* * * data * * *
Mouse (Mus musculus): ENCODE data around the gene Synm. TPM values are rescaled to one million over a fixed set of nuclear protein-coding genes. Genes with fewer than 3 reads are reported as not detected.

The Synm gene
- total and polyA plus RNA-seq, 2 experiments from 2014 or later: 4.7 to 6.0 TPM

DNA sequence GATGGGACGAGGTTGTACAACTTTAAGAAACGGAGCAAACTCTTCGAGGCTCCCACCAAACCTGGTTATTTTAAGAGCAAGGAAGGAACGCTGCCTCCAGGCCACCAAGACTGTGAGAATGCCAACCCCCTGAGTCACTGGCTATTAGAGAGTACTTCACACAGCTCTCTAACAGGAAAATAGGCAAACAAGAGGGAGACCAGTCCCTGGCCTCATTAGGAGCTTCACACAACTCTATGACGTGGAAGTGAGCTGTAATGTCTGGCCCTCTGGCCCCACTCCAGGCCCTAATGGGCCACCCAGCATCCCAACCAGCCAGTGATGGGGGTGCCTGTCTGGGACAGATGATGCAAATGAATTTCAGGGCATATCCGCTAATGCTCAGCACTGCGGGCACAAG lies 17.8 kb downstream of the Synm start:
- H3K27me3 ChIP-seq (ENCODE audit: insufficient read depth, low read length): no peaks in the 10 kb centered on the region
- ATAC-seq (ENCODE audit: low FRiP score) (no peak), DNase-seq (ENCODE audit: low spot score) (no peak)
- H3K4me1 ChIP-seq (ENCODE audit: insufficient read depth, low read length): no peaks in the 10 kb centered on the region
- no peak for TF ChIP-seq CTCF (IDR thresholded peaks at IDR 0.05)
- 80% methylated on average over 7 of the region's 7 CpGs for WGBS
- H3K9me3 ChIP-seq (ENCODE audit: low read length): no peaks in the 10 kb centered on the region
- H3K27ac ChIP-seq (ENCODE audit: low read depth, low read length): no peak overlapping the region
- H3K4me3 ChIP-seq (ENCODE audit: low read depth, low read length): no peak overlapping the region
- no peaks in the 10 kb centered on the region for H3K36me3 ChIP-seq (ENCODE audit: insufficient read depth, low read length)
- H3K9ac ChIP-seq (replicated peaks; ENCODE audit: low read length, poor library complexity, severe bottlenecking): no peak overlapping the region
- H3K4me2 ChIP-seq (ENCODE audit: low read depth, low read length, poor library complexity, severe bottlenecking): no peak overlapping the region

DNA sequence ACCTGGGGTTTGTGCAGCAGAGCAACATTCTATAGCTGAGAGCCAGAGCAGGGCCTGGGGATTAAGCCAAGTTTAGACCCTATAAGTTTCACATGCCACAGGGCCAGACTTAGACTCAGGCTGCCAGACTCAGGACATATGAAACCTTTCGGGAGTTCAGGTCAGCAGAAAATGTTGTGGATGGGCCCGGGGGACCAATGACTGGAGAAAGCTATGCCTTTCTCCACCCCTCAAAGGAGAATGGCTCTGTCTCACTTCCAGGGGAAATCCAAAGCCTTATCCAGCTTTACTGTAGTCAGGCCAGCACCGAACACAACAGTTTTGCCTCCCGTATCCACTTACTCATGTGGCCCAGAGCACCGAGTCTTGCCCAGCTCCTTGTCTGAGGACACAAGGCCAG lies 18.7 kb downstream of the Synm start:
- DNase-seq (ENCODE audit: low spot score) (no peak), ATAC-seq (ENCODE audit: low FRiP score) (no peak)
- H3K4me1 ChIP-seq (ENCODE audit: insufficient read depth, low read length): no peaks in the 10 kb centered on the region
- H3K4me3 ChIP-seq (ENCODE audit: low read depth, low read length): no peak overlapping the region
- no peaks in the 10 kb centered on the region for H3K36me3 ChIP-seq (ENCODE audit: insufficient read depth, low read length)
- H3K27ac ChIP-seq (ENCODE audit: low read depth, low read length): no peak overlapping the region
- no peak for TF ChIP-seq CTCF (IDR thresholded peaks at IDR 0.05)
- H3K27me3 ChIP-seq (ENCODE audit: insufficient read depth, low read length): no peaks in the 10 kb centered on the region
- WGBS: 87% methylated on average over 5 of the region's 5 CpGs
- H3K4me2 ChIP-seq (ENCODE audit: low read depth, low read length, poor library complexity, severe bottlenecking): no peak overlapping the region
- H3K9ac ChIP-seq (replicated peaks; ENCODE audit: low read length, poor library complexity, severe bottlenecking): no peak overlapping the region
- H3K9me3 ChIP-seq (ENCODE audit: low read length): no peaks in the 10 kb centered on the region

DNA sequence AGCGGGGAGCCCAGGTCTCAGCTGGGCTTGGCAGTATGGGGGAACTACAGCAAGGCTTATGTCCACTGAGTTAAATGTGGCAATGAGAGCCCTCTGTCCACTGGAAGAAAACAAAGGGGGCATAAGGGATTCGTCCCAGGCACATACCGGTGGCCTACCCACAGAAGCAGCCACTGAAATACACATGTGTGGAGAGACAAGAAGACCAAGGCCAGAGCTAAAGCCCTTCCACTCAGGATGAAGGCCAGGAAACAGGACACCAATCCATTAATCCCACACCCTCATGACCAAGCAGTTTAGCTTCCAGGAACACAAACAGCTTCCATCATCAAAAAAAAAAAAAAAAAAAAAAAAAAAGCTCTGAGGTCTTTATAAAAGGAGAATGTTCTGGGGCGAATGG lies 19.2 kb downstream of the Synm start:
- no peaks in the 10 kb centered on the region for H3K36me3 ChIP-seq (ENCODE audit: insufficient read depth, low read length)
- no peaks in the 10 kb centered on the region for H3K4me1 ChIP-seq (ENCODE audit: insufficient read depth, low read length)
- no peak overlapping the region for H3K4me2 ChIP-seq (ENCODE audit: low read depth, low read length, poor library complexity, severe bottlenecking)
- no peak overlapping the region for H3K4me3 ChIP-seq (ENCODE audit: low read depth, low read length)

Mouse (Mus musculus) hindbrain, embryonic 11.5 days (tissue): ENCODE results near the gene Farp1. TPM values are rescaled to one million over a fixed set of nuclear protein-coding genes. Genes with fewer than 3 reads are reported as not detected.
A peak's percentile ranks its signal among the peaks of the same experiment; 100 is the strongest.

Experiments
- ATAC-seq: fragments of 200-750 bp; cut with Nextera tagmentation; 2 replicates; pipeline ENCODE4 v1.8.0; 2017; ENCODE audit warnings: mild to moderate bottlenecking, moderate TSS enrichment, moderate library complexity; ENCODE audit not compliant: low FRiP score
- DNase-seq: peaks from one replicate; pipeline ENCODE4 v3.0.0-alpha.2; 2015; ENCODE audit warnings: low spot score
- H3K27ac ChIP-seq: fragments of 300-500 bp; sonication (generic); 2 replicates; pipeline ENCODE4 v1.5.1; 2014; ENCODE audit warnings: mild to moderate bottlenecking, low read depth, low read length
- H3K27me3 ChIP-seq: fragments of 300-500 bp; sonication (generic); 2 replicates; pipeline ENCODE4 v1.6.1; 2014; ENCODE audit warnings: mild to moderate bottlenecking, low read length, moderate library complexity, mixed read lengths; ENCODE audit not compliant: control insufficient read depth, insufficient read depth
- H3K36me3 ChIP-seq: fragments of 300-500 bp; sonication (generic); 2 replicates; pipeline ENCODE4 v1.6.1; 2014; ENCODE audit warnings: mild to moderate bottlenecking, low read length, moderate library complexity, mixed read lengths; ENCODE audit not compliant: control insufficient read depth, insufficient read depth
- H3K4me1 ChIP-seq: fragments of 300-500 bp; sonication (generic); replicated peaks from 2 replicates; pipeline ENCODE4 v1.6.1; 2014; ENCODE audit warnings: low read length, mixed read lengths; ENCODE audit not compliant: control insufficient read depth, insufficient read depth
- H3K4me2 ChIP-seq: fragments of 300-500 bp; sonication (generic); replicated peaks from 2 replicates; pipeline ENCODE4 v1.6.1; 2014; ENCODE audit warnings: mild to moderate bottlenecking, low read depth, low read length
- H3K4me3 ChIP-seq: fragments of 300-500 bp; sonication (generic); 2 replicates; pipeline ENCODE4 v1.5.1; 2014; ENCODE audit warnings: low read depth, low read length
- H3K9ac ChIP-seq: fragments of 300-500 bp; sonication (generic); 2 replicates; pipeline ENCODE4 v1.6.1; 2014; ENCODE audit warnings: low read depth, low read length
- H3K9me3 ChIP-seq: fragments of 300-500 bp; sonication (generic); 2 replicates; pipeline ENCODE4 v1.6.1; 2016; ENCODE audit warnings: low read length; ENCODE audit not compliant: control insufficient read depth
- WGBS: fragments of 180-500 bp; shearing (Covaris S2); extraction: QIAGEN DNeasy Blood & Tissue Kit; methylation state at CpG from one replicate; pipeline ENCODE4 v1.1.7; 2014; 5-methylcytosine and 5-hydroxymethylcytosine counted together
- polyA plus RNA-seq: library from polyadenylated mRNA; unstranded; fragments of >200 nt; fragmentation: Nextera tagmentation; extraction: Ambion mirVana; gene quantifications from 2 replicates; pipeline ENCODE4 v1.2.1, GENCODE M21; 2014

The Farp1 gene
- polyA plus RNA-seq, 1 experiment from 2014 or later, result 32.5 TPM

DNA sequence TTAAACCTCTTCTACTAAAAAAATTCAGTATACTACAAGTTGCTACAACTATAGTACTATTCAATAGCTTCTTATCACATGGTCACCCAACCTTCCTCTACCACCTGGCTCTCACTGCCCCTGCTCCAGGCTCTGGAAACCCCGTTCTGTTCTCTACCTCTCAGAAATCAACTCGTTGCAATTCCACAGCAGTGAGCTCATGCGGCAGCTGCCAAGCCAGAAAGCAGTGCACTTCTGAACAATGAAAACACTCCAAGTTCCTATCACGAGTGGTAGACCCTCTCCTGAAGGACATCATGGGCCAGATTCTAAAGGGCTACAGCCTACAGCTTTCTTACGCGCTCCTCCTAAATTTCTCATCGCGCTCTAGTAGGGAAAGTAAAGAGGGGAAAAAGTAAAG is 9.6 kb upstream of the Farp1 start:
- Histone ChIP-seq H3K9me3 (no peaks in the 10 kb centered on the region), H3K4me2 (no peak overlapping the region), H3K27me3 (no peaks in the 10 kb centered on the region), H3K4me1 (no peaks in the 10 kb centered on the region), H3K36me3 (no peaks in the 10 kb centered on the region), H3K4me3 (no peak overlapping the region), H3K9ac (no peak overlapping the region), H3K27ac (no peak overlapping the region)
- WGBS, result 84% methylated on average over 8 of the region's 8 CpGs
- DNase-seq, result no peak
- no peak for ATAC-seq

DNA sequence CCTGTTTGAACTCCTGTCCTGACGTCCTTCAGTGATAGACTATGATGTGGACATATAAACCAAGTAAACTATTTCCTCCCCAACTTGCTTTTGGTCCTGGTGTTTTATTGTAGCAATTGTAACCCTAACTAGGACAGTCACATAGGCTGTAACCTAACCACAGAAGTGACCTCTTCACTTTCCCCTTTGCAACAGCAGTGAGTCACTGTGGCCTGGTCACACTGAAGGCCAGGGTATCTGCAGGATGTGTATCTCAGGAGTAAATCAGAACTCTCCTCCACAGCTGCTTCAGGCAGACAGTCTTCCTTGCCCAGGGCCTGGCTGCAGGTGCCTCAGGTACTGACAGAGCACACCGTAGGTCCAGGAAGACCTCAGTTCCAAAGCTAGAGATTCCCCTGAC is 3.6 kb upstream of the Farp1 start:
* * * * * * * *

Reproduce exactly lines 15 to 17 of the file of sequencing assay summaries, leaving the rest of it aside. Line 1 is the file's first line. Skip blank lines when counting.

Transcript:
- H3K4me2 ChIP-seq (ENCODE audit: low read depth, low read length, poor library complexity, severe bottlenecking): no peak overlapping the region

DNA sequence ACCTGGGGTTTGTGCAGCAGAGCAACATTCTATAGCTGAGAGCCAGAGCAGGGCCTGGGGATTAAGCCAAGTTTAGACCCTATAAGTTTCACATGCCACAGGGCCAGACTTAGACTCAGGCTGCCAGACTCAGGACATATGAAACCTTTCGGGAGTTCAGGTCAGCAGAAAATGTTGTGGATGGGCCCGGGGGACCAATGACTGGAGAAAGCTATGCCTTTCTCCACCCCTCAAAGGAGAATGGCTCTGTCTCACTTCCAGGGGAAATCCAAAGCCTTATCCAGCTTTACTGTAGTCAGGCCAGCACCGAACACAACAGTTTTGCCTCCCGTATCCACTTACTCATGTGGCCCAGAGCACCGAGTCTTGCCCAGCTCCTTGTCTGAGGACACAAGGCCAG lies 18.7 kb downstream of the Synm start:
- DNase-seq (ENCODE audit: low spot score) (no peak), ATAC-seq (ENCODE audit: low FRiP score) (no peak)